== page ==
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The assorted meanderings, rantings, and pontifications of... us!

Topics may include, but will not be limited to: feminism, hockey, atheism, shoes, politics, fat acceptance, fitness, skepticism, dancing, introversion/HSP issues, and anything else that happens to be on my mind.

Sunday, March 12, 2006

While we're on the subject of people like Michael Coren

(A continuation of my previous post)

Who the hell does this guy think he is anyway? Where does he get off thinking he can tell me what's best for the rest of my life, when he hasn't even met me? Me, and every other woman on the entire frickin' planet.

I wasn't really happy with the last post I wrote. In fact, I put it up, took it down, and put it up again. I guess I made a few decent arguments, and got in some good rhetorical jabs, but that's just not what it's all about. Logic and facts and argument have their place, but in the end, that's not what it's about. This is personal. This is about the proponents of forced childbirth thinking they can impose their will on me personally, and on every other woman who might become pregnant at a less-than-ideal time in her life. That they know me better than I do, and better than my doctor does.

So here's my story right now:

I've suffered from depression since my teen years, and been on a variety of medications. None of them has worked until this last one I've tried, and it seems to have pierced my storm clouds and let me have a bit of my real personality back. The side effects are nasty, but worth it.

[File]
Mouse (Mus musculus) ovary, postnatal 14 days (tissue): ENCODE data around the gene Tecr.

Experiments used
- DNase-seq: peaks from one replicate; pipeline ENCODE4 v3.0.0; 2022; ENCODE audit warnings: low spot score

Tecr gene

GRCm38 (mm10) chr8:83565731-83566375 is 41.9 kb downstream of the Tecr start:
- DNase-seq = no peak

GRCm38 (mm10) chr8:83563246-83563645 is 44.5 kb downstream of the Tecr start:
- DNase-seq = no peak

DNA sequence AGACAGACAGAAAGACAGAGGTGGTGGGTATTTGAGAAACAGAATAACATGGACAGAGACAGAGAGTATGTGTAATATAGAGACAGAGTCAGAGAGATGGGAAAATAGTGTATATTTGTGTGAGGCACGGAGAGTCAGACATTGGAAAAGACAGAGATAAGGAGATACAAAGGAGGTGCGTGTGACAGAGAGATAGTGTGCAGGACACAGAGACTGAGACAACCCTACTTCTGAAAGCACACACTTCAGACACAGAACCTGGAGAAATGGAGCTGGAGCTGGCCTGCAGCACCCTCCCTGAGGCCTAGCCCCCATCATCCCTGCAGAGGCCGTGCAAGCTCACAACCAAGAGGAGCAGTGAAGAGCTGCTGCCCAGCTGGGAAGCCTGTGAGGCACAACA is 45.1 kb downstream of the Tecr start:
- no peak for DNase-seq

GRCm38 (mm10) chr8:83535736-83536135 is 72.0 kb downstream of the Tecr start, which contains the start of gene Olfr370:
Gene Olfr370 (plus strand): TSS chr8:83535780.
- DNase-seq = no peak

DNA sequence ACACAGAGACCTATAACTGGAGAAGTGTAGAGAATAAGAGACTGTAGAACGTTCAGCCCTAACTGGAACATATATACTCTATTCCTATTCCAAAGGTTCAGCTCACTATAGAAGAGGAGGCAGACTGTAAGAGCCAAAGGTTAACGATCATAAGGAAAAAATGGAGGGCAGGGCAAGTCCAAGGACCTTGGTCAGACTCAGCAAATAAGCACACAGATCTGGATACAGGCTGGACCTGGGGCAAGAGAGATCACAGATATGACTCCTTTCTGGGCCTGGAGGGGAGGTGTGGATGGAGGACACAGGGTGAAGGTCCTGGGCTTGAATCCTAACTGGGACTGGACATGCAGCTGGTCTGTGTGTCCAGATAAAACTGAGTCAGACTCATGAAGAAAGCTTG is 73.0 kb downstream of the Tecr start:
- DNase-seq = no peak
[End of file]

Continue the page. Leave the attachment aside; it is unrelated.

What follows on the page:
I'm in a committed, monogamous relationship with the man I hope will one day become the father of my children, should we decide children are something we want. Our relationship does include sex from time to time - or at least, I hope it will again once I start feeling good enough to be up for it. We're using contraception, but it's only 99% effective, and if I should get pregnant right now, I'll have a really difficult decision to make.

The medication I'm on is known to cross the placenta in the late stages of pregnancy, and really mess up the newborn baby. It also passes into breast milk.

My choices would be:
- Carry the pregnancy to term, while still on the drug, and risk seriously messing up the baby
- Try to get off the drug before the third trimester, and have to deal with a severe discontinuation syndrome, the possible return of the depressive symptoms, and then the risk of post-partum depression
- Abort

The only person who can make that decision is me - with the input, of course, of my partner, my doctor, and anybody else close to me I want to confide in.

Every woman's decision to continue or discontinue her pregnancy is just as personal, just as intimate, as my decision would be.

Anybody who thinks s/he can make rules across the board for what every woman should do is guilty of, at best, supreme arrogance.

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